War and Witchcraft

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War and Witchcraft
HIS/113

War and Witchcraft

According to Midelfort, it “is the common claim that it was singularly responsible for the outburst of witch hunting that swept over Europe from the fifteenth through the early-eighteenth centuries” (Para 15). The Malleus Maleficarum is an ideal point in the study of early witch hunts. The Malleus was written by Heinrich Kramer, a Dominican monk, in 1486. That same year, Pope Innocent VII, issued the Bull Summis Desiderantes Affectibus. The Bull Summis literally meant “desiring with supreme ardour.” It was issued to combat “ecclesiastical officials” from hampering Kramer and his colleague Jakob Sprenger in their efforts to combat heresy. According to "Evil-One.org" (2011), instigated severe measures against magicians and witches in Germany which had the immediate desired effect of making the population fearful they were overrun with witchcraft”, (para. 13). With the publication of Innocent’s Bull Summis on his side, Kramer arrested and charged around 50 women with witchcraft. Not only were these women denied any legal counsel, he had them tortures as well. Kramer’s acts were in complete violation of the inquisitorial rules, provoking many to oppose him in Brixen, eventually the trial of the women continued. When Kramer “questioned a defendant about her sexual practices and moral standing in her community, the judges found his query irrelevant and overruled him”, (Thurston). After accusations of the abuse of his authority, Kramer soon lost all credibility. After the trial, Kramer moved from city to city trying to regain his credibility by rewriting the Malleus and trying to pass is off as having been approved by Innocent VIII.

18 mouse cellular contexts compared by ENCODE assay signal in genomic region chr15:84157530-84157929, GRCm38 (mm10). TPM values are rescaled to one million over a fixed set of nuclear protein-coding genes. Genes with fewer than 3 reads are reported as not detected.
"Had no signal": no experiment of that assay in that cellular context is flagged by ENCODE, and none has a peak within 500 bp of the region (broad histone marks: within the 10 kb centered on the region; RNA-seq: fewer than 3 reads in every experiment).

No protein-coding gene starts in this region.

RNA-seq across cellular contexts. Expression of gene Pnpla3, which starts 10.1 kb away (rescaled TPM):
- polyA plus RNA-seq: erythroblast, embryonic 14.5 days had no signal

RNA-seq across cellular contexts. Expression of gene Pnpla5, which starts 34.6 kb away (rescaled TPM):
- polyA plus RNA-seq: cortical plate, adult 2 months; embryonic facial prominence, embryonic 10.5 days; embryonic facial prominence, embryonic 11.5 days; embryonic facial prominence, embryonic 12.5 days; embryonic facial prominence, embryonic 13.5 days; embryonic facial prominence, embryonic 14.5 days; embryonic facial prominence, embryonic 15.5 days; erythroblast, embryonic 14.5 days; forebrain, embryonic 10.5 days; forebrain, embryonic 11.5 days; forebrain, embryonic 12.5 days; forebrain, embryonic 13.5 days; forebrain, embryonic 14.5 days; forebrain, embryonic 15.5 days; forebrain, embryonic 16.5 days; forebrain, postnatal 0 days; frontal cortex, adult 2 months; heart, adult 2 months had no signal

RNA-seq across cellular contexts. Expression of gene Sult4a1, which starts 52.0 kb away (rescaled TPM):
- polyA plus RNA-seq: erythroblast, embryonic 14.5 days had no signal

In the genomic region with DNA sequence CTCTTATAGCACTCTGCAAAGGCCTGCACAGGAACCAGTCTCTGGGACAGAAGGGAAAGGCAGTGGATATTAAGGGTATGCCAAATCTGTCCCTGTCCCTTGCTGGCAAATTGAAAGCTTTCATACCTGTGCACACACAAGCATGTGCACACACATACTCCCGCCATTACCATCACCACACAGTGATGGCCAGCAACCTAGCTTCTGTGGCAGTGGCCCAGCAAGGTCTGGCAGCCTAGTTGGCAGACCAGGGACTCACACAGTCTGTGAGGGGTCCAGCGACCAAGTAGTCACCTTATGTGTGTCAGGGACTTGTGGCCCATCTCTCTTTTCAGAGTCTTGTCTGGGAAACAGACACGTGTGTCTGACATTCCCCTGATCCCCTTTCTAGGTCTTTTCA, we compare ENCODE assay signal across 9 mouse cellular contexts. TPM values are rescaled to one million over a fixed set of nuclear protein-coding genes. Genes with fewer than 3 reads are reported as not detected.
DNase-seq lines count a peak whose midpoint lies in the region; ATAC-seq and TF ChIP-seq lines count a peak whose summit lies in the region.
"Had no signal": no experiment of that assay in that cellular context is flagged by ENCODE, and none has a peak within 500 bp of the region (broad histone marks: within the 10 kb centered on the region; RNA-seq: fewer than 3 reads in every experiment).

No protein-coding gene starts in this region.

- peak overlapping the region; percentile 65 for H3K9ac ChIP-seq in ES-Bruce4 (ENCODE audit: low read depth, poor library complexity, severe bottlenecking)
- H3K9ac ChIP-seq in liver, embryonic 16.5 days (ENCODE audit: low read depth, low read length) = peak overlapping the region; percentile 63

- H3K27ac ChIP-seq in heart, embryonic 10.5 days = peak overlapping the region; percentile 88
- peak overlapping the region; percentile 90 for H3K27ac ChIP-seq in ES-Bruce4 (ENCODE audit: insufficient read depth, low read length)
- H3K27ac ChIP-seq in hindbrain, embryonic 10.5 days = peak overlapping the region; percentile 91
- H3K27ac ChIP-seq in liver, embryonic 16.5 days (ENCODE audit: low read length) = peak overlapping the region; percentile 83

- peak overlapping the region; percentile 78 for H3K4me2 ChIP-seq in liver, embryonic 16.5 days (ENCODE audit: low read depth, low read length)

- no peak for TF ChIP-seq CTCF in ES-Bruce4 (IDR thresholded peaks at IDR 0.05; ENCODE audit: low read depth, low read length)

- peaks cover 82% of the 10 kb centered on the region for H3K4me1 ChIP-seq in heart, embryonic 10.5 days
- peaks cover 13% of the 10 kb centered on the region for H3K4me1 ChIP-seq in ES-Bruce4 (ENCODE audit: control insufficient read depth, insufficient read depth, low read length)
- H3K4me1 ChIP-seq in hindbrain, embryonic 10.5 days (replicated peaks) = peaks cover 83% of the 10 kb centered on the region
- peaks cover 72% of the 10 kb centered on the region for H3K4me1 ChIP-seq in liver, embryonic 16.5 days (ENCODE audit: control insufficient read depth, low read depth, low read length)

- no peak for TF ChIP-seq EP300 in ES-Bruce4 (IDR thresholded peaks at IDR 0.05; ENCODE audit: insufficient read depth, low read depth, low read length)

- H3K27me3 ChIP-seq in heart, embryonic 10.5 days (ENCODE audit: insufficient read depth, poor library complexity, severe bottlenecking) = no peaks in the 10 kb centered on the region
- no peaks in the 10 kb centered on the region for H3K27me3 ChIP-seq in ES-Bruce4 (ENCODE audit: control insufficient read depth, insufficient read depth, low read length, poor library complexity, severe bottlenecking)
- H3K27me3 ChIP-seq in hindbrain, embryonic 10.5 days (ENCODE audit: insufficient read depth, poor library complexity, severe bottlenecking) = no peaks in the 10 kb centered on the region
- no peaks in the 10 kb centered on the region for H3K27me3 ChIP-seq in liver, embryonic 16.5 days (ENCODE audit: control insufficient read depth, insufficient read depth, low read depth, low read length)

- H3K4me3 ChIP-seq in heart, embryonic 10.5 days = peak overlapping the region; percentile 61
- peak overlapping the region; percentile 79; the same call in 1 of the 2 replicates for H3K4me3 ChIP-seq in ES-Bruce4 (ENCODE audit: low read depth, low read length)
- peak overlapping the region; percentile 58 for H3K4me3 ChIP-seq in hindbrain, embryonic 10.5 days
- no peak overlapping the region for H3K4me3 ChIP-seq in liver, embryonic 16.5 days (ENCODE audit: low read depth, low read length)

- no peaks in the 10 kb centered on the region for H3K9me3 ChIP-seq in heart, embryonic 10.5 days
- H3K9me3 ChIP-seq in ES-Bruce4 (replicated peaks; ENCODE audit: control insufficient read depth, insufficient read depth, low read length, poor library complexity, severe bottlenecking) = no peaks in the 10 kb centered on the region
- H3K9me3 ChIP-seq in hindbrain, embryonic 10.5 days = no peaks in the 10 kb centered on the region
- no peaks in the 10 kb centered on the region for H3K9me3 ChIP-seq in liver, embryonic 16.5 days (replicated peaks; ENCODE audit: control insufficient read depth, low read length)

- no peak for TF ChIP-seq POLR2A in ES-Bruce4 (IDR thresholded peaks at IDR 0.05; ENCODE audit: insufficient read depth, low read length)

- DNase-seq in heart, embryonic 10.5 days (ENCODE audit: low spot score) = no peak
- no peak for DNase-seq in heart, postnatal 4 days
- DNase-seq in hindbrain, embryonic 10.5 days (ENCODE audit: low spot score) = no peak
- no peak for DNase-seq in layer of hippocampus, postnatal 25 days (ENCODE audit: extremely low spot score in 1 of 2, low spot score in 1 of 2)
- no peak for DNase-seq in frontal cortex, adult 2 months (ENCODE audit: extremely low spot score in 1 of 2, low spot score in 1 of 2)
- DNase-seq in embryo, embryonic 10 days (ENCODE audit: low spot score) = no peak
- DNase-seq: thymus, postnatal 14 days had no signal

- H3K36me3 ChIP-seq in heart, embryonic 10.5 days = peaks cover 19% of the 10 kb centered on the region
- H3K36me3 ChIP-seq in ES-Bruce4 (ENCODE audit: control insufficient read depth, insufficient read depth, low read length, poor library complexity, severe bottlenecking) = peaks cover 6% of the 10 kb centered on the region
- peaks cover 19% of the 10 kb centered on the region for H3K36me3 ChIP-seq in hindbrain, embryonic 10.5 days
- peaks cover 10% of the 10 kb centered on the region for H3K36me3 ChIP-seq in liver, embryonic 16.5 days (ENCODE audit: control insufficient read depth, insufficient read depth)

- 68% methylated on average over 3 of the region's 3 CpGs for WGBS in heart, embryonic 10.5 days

Even though it is difficult to determine the actual impact of the Malleus, later literature drew heavily from its ideas. Kramer’s belief that women were the main targets of the…...

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